Within the last year, almost a quarter of patients with cancer have turned to cannabis to alleviate pain. According to a survey of 926 patients in the state of Washington, where the drug can legally be used, 24 percent of those at the Seattle Cancer Center Alliance had used marijuana within the last year, while those who had done so within the last thirty days amounted to 21 percent. Over the course of their lives, researchers found that 66 percent claimed to have either smoked or eaten the drug.

Symptom relief

Cancer patients use marijuana to combat the stress of the disease as well as to cope with the associated depression, insomnia, pain, and nausea.

Their rate of usage is almost double that of any other type of cannabis user in the general population, according to the study.

Side effects and usage

Symptoms can combine to form a maelstrom of issues, which the drug can help ease, however, there is continued difficulty getting legitimate information on cannabis as a treatment option from the medical establishment. Health effects may not be the same for each individual case and issues like dosage and frequency are too often left to patients to figure out through trial and error. According to Dr. Steven Pergam, who works at Seattle’s Fred Hutchinson Cancer Research Centre, the use of cannabis has the potential to create unwelcome and occasionally dangerous side effects. Patients want more comprehensive information on the use of the drug in the course of their treatment but are not getting what they seek from their doctors.

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Alternate information sources

Many cancer patients are forced to turn to alternate sources that may be non-scientific due to the uncooperative health care system. Relying on these dubious sources can lead to misinformation on how the drug will impact their bodies and could create problems down the line. Almost 75 percent of those who participated in the study were able to state adamantly that they would like access to more information directly from their treatment teams on how marijuana could be properly incorporated in their treatment plans. An interest in learning more from medical professionals is prevalent and should be addressed. Otherwise, patients will not be properly educated about cannabis use and will have to resort to getting information from unsanctioned sources. This is clearly to their detriment and exposes a gap in the system that should be addressed.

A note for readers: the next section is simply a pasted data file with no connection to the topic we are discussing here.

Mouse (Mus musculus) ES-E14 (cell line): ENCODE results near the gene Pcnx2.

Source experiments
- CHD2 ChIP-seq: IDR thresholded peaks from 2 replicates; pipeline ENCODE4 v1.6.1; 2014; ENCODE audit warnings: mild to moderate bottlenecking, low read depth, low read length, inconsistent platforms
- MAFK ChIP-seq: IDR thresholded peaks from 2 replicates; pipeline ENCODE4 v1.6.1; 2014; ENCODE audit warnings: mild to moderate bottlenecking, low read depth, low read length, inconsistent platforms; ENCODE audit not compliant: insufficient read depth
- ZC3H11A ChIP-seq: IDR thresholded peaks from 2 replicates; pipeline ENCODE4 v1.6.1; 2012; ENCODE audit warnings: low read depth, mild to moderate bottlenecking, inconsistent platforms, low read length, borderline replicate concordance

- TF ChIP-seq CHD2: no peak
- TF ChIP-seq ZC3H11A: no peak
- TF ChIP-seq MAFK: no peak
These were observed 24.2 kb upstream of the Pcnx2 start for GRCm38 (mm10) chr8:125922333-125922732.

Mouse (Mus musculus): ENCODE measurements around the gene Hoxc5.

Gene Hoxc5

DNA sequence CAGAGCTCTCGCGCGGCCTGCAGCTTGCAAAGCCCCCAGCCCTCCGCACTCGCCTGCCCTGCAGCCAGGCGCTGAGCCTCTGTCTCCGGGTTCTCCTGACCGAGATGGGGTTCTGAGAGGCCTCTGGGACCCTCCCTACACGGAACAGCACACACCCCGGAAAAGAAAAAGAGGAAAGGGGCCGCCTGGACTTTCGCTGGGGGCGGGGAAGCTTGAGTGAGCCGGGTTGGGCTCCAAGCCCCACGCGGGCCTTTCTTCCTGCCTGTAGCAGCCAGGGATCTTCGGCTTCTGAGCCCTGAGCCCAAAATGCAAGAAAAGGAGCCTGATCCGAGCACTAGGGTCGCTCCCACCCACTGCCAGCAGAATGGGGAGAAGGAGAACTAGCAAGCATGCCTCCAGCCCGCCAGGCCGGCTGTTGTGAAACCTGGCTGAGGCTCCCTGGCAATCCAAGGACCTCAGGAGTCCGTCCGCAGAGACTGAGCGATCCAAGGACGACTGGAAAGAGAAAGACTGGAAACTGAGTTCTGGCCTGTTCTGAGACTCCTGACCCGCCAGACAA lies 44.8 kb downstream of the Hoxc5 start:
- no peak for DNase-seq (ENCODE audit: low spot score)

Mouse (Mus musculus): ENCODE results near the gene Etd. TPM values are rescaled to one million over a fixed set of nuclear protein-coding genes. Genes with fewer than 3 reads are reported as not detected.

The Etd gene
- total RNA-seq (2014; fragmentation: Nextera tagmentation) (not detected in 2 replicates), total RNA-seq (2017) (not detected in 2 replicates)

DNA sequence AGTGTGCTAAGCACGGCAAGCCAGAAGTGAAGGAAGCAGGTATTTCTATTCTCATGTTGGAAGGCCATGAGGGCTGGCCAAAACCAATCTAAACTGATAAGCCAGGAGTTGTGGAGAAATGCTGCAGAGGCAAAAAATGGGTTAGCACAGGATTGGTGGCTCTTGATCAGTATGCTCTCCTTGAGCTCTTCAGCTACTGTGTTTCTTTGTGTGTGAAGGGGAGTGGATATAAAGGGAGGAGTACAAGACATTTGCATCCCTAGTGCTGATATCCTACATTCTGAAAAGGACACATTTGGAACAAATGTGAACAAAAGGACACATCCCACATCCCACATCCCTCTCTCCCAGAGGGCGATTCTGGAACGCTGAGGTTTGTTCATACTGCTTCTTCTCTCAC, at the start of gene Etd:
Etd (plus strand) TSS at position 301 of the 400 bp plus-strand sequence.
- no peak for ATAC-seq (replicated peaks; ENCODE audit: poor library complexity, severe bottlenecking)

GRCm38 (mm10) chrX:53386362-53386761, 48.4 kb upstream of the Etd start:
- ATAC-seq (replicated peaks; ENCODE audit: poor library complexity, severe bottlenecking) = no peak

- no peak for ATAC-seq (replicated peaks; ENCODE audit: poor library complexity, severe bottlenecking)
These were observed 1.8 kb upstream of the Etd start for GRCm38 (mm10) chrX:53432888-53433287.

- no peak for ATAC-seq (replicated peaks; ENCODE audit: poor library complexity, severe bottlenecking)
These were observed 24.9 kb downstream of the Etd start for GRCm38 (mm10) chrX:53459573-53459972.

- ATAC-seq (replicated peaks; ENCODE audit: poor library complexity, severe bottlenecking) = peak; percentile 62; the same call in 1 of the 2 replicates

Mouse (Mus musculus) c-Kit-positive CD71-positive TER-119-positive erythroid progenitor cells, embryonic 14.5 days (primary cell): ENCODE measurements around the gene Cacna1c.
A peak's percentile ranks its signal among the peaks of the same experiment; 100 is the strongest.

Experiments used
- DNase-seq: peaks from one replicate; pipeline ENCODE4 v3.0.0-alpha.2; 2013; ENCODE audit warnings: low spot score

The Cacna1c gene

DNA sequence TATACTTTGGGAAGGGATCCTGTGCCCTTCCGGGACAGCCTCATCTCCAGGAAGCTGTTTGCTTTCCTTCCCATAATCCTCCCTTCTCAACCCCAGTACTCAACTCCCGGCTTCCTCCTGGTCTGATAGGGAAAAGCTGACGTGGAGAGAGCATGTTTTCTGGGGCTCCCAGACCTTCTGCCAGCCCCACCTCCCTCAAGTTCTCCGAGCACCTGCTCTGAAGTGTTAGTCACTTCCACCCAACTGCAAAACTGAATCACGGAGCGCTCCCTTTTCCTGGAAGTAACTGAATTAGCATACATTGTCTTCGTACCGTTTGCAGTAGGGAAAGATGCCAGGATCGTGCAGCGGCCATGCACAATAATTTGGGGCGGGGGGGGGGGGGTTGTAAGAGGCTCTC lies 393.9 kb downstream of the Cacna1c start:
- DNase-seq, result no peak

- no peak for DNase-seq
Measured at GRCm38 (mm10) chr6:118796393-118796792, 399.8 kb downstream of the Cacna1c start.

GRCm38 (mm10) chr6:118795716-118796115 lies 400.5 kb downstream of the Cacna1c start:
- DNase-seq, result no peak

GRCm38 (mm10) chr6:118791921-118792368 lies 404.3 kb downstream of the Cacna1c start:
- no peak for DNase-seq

Benefit versus risk assessment

The goal of the team who conducted the research is to provide a window into the current situation and hopefully open things up so that more studies will be conducted which are targeted at properly at the current situation. There is little currently existing research on the topic. Yet scientifically evaluating the efficacy, benefits and potential risks of the use of marijuana in this subset of the population is today of even greater urgency.